The Digital Skeptic: Will.i.am Brands Show Just How Hard It Is To Get Paid
NEW YORK ( TheStreet) -- Andrew Smits is a big fan of Will.i.am. But when it comes to the gadgets the musician-slash-entrepreneur is spinning up, we agree they probably "Will.not.work."
"The youth market is not the wide open blue water people think it is," Smits told me a few weeks back over drinks and finger food.
Smits is no idle fan boy. He's creative director of Concept 73 , a San Clemente, Calif.-based marketing agency with serious chops selling action brands such as Rip Curl , Simple Mobile and Vans to kids.
He and I were at an industry confab trying to get our brains around how celebs such as Will.i.am., the Black Eyed Peas producer and early collaborator on the Beats by Dre line of headphones, are swimming into ever-odder consumer electronics waters.
Late last year Will.i.am rolled out what had to be the oddest device of recent memory: a clip-on smartphone camera lens case called the foto.sosho. The unit is designed, built and wholesaled by Will.i.am -- or William Adams, as he is known to his parents and the IRS. And it slots over an iPhone to extend its imaging features. High-end U.K. retailer Selfridges & Co. retails it for a stout roughly U.S. $480. Wider global release is expected later in 2013.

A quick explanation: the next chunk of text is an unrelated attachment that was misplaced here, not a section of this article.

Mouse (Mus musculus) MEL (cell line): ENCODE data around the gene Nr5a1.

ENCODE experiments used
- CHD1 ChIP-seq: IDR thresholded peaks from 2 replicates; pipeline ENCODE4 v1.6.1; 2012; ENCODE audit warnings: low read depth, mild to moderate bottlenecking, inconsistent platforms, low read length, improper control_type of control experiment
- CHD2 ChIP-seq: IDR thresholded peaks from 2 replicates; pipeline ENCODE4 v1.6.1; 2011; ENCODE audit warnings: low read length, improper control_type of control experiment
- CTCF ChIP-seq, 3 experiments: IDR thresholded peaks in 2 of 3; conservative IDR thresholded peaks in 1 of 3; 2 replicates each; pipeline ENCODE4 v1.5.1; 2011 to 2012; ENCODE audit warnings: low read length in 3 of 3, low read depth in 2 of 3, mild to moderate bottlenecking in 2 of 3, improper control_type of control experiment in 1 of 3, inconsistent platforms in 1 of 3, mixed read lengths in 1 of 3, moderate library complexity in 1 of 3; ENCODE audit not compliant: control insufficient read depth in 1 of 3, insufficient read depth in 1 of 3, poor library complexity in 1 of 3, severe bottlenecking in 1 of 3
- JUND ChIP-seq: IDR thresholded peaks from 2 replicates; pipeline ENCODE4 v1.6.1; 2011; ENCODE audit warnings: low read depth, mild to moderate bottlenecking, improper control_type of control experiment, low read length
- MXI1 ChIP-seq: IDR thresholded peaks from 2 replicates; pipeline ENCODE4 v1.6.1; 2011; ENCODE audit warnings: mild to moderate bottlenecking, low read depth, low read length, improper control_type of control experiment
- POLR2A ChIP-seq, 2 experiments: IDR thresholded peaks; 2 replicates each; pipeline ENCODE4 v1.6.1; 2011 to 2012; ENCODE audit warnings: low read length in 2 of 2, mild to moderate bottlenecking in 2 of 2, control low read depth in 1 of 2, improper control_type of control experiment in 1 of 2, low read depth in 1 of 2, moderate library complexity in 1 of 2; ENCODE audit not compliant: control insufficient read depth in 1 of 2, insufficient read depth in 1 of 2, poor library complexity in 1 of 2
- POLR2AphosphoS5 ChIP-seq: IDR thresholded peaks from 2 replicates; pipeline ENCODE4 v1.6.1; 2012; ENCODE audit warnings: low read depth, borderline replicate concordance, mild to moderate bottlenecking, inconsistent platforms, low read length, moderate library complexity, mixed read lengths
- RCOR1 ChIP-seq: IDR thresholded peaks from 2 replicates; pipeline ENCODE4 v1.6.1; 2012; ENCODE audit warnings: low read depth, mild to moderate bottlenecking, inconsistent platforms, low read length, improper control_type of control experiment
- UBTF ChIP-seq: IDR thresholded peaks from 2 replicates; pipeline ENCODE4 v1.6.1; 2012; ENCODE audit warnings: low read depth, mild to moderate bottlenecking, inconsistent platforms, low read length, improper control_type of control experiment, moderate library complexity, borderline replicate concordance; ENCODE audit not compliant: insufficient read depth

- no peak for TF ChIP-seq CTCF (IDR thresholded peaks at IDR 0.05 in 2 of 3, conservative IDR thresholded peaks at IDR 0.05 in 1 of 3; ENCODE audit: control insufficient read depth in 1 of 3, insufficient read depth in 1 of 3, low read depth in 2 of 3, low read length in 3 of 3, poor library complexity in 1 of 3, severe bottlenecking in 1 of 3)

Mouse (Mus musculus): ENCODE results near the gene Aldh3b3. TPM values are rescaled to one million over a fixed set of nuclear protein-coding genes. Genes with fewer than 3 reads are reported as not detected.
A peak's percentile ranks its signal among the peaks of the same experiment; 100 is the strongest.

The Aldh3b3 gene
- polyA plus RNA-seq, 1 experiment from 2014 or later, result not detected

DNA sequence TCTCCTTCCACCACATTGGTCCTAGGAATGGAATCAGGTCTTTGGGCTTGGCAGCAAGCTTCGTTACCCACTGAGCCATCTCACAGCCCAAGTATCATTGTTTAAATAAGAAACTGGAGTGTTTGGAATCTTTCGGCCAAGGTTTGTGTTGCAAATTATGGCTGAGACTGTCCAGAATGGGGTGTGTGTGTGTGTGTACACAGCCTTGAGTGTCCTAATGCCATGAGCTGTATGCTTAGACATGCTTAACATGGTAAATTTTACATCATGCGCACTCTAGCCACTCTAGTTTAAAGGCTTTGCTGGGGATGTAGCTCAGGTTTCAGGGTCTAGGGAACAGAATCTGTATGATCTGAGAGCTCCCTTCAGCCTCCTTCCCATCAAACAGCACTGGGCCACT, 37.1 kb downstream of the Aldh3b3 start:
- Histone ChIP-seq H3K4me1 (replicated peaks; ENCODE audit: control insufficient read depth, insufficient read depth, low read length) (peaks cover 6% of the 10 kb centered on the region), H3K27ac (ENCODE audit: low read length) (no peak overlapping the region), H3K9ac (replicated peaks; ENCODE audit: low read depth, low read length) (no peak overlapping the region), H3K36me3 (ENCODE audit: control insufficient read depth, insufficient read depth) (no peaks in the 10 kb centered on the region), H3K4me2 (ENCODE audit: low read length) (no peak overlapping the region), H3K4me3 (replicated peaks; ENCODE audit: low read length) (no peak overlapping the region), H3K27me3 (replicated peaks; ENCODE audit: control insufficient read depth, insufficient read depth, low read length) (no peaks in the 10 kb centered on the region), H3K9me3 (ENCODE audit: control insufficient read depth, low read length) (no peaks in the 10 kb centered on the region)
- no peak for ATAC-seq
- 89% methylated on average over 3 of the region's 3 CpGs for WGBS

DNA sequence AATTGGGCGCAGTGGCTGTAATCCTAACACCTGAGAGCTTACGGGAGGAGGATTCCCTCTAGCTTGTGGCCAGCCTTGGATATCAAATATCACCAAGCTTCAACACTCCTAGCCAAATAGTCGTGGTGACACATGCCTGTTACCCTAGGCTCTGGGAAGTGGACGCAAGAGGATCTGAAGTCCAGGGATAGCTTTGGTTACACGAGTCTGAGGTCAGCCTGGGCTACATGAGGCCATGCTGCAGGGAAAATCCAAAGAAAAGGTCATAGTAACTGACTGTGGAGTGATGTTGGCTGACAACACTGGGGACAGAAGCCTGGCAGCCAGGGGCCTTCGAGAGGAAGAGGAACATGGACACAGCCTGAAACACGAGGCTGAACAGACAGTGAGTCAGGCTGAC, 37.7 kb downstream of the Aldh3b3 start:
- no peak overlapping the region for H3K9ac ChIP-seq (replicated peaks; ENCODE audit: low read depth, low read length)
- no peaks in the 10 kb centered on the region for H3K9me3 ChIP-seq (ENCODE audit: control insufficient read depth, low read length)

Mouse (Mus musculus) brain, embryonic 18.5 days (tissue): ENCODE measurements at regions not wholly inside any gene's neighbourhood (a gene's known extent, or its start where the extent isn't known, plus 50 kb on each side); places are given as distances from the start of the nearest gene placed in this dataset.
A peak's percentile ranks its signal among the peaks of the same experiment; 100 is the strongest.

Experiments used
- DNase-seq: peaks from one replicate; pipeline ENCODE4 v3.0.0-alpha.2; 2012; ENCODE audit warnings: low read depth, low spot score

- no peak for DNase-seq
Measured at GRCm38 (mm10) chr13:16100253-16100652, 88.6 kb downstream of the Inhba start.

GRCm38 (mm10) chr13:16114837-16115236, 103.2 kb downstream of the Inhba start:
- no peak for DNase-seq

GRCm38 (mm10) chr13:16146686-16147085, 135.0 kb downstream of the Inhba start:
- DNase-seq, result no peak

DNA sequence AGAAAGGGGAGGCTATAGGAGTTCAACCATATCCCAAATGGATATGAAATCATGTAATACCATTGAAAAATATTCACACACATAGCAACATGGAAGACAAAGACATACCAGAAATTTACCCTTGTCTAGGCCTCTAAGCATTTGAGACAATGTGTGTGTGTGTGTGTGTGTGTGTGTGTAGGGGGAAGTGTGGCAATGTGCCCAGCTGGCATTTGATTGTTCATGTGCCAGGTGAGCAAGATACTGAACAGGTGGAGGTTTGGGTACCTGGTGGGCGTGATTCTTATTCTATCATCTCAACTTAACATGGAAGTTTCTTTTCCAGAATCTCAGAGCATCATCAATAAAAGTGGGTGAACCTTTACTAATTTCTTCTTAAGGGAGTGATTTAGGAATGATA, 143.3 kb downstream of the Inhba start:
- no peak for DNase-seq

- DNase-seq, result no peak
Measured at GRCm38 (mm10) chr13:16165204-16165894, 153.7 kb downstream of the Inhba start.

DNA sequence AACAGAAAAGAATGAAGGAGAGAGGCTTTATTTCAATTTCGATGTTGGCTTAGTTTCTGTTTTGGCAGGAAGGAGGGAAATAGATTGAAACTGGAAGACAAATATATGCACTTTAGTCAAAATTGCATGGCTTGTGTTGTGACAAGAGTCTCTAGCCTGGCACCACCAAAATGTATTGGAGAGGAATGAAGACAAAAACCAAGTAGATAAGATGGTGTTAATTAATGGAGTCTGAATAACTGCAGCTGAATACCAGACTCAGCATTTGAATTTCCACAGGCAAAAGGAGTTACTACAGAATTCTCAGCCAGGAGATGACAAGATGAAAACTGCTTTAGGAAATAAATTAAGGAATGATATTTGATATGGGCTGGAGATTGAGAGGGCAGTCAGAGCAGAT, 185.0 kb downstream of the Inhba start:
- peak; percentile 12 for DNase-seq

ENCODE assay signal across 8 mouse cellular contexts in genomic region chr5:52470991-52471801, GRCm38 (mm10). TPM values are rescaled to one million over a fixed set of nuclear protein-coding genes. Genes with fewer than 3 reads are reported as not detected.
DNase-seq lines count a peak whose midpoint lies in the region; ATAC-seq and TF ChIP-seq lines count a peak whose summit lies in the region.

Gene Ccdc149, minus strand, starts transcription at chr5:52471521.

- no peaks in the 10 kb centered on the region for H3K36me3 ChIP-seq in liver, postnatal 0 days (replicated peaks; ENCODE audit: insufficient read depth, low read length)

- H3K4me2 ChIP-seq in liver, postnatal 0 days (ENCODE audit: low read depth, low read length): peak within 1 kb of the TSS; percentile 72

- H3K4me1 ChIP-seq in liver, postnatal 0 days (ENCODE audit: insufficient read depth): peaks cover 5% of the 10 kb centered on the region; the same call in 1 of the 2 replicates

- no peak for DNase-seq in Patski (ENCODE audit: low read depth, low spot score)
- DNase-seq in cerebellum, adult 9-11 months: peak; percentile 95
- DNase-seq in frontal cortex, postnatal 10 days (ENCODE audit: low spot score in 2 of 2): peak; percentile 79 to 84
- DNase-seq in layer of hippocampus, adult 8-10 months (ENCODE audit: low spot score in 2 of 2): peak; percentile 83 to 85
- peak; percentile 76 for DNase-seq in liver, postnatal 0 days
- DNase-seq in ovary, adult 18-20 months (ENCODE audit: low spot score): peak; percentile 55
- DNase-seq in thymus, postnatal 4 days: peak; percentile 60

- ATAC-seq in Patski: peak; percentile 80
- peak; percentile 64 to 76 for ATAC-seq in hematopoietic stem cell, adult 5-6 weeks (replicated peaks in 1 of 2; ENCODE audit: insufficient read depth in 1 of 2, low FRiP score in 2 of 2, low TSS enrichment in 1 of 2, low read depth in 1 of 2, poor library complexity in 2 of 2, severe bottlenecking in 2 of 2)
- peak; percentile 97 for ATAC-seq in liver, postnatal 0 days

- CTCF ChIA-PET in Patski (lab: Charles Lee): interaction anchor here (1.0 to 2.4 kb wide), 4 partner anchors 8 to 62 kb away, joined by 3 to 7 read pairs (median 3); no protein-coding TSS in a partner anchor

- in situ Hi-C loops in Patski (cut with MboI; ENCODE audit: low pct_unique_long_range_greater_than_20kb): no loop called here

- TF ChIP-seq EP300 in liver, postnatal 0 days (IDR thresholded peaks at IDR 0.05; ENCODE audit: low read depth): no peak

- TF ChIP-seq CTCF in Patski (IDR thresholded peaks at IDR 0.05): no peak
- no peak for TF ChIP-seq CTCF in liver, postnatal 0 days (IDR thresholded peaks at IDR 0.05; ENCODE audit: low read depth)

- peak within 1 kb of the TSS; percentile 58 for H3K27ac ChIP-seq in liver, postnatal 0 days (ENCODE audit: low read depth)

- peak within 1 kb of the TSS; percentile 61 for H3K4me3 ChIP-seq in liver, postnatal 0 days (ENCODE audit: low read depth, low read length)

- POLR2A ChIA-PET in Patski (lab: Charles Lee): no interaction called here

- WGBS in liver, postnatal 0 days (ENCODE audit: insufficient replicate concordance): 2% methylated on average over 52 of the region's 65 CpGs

And no question, Mr. Adams is a legit master in cross-platform media jujitsu needed to get such a device off the ground.
"I travel a lot. I'm sponging all the time. I am a 'popthroplogist,'" he joked during the International Consumer Electronics Show as he explained his vision of entrepreneurship on stage during an event at the Las Vegas Hilton.
Back in 2003, he got it that the Black Eyed Peas track Hey Mama was hotter tied to a hip iPod commercial than as mere music on radio or the Web. He was early to leverage music's brand power to spin up electronics brands such as Beats by Dre, which sold to recently to HTC for $300 million. Will.i.am evens sells his insights to the Fortune 1000. Intel (INTC) , Dell (DELL) and Coca-Cola (KO) take serious bets based Will.i.am's advice. Witness Coke's launch of the Ekocycle brand , which supports products made from recycled material. Fortune magazine went so far as to plop Will.i.am on its January cover as "Corporate America's Hit Machine."
"Starting up a product was easier than I thought," he told the crowd.
That all may be true. But one does not need to be a new-media Will.i.am to see the chance that an iPhone add-on -- or the larger trend of betting on said celebrities as gadget rainmakers -- making any real money is almost incomprehensibly small.
"Will.i.am is definitely a success story in making money in the music business," Smits said. "But selling pricey iPhone parts, that's going to be a challenge."